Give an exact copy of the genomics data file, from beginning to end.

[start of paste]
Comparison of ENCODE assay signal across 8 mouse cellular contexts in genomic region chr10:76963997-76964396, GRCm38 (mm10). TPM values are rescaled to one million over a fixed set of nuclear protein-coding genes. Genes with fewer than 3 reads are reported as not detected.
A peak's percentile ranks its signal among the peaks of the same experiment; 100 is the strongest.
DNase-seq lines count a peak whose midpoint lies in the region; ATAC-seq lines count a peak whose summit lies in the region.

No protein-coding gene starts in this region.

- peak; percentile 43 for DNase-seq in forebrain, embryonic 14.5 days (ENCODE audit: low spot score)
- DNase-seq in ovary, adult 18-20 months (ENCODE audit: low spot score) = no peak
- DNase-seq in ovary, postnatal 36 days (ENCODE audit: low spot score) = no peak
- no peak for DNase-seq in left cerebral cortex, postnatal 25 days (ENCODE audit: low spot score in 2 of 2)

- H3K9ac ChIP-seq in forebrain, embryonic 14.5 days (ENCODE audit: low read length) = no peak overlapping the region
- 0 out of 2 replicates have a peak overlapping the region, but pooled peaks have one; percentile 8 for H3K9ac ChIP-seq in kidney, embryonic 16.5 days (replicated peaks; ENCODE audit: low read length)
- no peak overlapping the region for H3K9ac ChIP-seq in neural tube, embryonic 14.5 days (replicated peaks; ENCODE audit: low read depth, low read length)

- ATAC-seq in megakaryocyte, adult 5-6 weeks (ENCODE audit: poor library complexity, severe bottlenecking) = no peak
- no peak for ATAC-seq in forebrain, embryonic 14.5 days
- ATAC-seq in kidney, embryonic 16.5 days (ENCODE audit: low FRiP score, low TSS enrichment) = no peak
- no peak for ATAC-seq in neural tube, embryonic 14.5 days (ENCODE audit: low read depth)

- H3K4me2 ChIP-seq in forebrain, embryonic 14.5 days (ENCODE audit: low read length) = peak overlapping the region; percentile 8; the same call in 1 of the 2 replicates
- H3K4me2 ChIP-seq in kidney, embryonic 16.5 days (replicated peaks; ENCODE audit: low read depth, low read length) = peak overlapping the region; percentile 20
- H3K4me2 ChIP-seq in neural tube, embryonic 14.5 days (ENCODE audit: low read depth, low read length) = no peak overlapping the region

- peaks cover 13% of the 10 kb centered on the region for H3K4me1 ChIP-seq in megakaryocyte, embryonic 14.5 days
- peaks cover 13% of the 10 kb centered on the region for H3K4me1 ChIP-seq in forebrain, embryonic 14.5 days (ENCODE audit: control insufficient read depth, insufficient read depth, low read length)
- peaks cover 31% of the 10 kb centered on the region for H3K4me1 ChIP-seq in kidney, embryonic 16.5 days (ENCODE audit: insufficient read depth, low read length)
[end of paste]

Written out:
Comparison of ENCODE assay signal across 8 mouse cellular contexts in genomic region chr10:76963997-76964396, GRCm38 (mm10). TPM values are rescaled to one million over a fixed set of nuclear protein-coding genes. Genes with fewer than 3 reads are reported as not detected.
A peak's percentile ranks its signal among the peaks of the same experiment; 100 is the strongest.
DNase-seq lines count a peak whose midpoint lies in the region; ATAC-seq lines count a peak whose summit lies in the region.

No protein-coding gene starts in this region.

- peak; percentile 43 for DNase-seq in forebrain, embryonic 14.5 days (ENCODE audit: low spot score)
- DNase-seq in ovary, adult 18-20 months (ENCODE audit: low spot score) = no peak
- DNase-seq in ovary, postnatal 36 days (ENCODE audit: low spot score) = no peak
- no peak for DNase-seq in left cerebral cortex, postnatal 25 days (ENCODE audit: low spot score in 2 of 2)

- H3K9ac ChIP-seq in forebrain, embryonic 14.5 days (ENCODE audit: low read length) = no peak overlapping the region
- 0 out of 2 replicates have a peak overlapping the region, but pooled peaks have one; percentile 8 for H3K9ac ChIP-seq in kidney, embryonic 16.5 days (replicated peaks; ENCODE audit: low read length)
- no peak overlapping the region for H3K9ac ChIP-seq in neural tube, embryonic 14.5 days (replicated peaks; ENCODE audit: low read depth, low read length)

- ATAC-seq in megakaryocyte, adult 5-6 weeks (ENCODE audit: poor library complexity, severe bottlenecking) = no peak
- no peak for ATAC-seq in forebrain, embryonic 14.5 days
- ATAC-seq in kidney, embryonic 16.5 days (ENCODE audit: low FRiP score, low TSS enrichment) = no peak
- no peak for ATAC-seq in neural tube, embryonic 14.5 days (ENCODE audit: low read depth)

- H3K4me2 ChIP-seq in forebrain, embryonic 14.5 days (ENCODE audit: low read length) = peak overlapping the region; percentile 8; the same call in 1 of the 2 replicates
- H3K4me2 ChIP-seq in kidney, embryonic 16.5 days (replicated peaks; ENCODE audit: low read depth, low read length) = peak overlapping the region; percentile 20
- H3K4me2 ChIP-seq in neural tube, embryonic 14.5 days (ENCODE audit: low read depth, low read length) = no peak overlapping the region

- peaks cover 13% of the 10 kb centered on the region for H3K4me1 ChIP-seq in megakaryocyte, embryonic 14.5 days
- peaks cover 13% of the 10 kb centered on the region for H3K4me1 ChIP-seq in forebrain, embryonic 14.5 days (ENCODE audit: control insufficient read depth, insufficient read depth, low read length)
- peaks cover 31% of the 10 kb centered on the region for H3K4me1 ChIP-seq in kidney, embryonic 16.5 days (ENCODE audit: insufficient read depth, low read length)